What spurred this realization for me is this particular section from an essay by Kenneth Burke, which made an interesting digression on the implications of using symbols as a means of imparting information.
“The ‘symbol-using animal’, yes, obviously. But can we bring ourselves to realize just what that formula implies, just how overwhelmingly much of what we mean by ‘reality’ has been built up for us through nothing but our symbol-systems? Take away our books, and what little do we know about our history, biography, even something so ‘down to earth’ as the relative position of seas and continents? What is our ‘reality’ for today (beyond the paper-thin line of our own particular lives) but all this clutter of symbols about the past combined with whatever things we know mainly through maps, magazines, newspapers, and the like about the present? In school, as they go from class to class, students turn from one idiom to another. The various courses in the curriculum are in effect but so many different terminologies. And however important to us is the tiny sliver of reality each of us has experienced first-hand, the whole over-all ‘picture’ is but a construct of our symbol-systems. To meditate on this fact until one sees its full implications is much like peering over the edge of things into and ultimate abyss. And doubtless that’s one reason why, though man is typically the symbol-using animal, he clings to a kind of naive verbal realism that refuses to realize the full extent of the role played by symbolicity in his notions of reality.”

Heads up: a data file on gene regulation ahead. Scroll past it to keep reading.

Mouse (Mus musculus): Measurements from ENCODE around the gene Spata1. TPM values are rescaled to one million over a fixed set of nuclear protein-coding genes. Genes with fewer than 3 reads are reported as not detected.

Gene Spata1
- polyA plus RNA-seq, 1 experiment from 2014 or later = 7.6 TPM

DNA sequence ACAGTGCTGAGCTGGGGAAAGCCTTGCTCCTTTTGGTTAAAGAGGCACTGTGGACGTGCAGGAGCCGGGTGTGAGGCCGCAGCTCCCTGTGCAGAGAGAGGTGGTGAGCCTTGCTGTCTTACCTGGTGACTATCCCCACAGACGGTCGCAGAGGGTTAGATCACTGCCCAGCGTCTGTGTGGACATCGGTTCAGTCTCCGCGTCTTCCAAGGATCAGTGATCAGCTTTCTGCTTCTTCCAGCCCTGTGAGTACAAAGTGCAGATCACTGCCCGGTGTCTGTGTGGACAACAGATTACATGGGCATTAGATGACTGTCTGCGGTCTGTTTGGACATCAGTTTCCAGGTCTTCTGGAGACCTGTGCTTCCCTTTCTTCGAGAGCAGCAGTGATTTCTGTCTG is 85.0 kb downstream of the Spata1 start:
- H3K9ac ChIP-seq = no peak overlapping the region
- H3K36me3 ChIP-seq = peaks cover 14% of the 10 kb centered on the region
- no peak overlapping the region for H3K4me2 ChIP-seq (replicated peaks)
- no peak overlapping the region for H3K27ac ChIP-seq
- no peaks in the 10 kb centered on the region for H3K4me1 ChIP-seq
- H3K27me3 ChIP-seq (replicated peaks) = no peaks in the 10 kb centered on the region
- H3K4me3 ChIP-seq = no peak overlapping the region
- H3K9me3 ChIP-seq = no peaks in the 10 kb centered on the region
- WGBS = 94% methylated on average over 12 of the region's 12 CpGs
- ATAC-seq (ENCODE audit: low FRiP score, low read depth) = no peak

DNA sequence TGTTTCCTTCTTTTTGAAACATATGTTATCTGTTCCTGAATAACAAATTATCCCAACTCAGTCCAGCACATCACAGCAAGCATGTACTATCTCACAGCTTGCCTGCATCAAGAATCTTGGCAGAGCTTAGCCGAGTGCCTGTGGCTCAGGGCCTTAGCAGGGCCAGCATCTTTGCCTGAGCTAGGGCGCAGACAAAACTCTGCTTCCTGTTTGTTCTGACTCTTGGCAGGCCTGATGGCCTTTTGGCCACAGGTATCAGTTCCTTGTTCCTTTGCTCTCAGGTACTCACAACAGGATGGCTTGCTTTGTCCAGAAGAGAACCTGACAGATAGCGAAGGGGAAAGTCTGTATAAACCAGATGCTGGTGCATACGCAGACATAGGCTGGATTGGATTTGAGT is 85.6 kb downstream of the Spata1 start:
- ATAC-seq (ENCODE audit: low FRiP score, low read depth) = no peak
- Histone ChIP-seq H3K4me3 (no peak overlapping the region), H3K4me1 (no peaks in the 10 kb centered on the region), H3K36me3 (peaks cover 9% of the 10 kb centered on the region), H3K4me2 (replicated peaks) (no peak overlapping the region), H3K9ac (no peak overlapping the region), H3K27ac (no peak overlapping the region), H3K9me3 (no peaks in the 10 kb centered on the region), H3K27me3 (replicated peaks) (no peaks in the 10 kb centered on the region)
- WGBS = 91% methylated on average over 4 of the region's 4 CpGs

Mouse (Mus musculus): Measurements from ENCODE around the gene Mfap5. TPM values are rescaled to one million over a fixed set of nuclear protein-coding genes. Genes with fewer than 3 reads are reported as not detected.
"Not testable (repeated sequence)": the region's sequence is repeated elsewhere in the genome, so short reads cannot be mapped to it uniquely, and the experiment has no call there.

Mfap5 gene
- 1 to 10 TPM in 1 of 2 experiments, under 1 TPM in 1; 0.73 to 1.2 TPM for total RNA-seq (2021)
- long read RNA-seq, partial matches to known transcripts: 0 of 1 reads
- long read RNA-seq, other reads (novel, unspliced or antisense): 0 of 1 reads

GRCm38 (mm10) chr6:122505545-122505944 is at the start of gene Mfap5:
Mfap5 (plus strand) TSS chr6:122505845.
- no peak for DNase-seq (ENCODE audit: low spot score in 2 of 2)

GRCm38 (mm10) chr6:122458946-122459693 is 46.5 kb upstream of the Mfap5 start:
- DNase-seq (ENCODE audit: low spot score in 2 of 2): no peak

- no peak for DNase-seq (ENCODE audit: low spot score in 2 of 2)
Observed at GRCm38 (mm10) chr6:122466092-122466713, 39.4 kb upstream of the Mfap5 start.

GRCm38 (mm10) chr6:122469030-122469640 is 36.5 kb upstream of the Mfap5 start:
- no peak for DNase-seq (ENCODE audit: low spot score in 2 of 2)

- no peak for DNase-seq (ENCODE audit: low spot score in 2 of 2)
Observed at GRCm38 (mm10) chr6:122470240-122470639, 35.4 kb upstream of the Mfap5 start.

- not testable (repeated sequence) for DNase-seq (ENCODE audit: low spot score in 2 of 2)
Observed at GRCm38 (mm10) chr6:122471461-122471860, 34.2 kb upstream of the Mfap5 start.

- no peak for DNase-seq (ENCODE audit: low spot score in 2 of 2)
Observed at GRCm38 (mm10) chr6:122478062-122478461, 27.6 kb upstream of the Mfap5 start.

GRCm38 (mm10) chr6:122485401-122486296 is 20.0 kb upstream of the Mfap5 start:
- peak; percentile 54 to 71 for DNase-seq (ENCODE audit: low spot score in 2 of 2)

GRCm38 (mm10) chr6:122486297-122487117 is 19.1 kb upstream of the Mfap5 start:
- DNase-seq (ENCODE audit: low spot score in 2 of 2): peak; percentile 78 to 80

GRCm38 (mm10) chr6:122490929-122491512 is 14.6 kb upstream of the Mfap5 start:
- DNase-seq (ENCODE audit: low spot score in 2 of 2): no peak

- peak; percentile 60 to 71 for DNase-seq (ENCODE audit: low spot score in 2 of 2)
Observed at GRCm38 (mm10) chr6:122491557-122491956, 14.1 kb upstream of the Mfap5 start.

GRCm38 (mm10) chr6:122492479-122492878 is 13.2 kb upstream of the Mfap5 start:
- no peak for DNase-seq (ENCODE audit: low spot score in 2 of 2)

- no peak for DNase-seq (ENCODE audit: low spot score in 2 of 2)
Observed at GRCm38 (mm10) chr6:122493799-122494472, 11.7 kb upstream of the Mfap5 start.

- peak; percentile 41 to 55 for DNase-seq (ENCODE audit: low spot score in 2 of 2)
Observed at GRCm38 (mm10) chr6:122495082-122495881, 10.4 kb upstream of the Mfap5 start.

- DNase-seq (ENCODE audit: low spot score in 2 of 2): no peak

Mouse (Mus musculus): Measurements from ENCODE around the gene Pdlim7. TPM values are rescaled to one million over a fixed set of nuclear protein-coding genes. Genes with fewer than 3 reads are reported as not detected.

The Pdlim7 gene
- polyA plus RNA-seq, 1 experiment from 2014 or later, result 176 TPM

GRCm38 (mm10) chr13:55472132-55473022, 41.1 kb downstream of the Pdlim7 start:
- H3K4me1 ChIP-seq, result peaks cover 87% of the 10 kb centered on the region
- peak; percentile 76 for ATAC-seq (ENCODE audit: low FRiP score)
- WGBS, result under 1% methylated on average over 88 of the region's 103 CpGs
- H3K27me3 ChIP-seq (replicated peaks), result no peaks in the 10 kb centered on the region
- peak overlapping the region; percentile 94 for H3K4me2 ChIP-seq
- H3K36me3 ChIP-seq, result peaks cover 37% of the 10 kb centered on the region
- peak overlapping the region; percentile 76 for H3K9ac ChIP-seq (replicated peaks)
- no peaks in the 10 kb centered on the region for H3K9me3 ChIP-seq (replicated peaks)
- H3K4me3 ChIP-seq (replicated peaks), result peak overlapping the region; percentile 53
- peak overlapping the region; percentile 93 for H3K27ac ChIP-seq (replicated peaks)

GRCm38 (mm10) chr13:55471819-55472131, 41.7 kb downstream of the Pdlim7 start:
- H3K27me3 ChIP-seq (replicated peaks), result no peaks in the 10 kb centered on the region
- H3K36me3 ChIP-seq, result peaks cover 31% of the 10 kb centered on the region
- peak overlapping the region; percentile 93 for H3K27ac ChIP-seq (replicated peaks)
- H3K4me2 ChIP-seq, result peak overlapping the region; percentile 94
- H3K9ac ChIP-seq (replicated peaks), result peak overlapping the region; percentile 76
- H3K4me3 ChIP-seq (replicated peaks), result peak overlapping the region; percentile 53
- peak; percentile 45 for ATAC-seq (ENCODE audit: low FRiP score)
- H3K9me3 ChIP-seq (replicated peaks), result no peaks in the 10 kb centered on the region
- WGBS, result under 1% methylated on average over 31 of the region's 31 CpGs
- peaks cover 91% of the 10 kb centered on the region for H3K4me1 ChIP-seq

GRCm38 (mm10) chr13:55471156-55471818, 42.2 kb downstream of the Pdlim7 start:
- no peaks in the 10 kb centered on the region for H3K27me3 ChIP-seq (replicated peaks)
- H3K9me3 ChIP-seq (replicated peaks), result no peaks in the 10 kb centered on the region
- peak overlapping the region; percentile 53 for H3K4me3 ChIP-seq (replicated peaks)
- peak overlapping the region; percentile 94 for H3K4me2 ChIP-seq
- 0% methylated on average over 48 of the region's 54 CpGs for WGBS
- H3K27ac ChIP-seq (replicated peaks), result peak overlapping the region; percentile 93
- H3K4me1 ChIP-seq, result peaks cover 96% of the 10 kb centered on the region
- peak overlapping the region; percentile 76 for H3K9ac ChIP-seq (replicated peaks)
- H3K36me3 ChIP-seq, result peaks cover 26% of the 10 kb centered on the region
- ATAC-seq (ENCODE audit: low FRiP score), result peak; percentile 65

“The Definition of Man” by Kenneth Burke, The Hudson Review, 1963
Much of what we “know”, we know via symbols and symbol-systems (of which the written word is one), and if symbols are transmitted or transcribed by people, then much of what we “know”, we know because other people have told us, and we believed them.
This is not to say that we never should. It’s natural to want to justify the knowledge we’ve accumulated. Some of it is justified. But accepting this, that some knowledge-via-symbols is justified, comes with the implication that sometimes trust — faith — can be justified.
This does not eliminate the differences between people of different ideologies, and if your takeaway from this is “all our beliefs are basically the same”, you’re misunderstanding my point. I’m not trying to abolish religious ideology terms (never let it be said that I don’t like labels). However, hopefully I’ve provided some insights that would complicate the simplistic notion of “faith” as it’s sometimes used in higher-level discussions.
In order to consume any information and integrate others’ findings into your understanding of the world, you must place some degree of faith in the sources. We all do this. We all place trust in others beyond what we can personally verify. It would be impracticable not to. We are all people of faith.
It’s not that there’s no difference between types of ideologies, but that the word “faith” alone doesn’t adequately describe what that difference is. Categorizing worldviews — especially on a broad scale — is messy and hard and requires more precision than this to be accurate. To make the intended distinction between the “religious + spiritual” and the “nonreligious/nonspiritual”, whatever that means, more theoretical work is needed.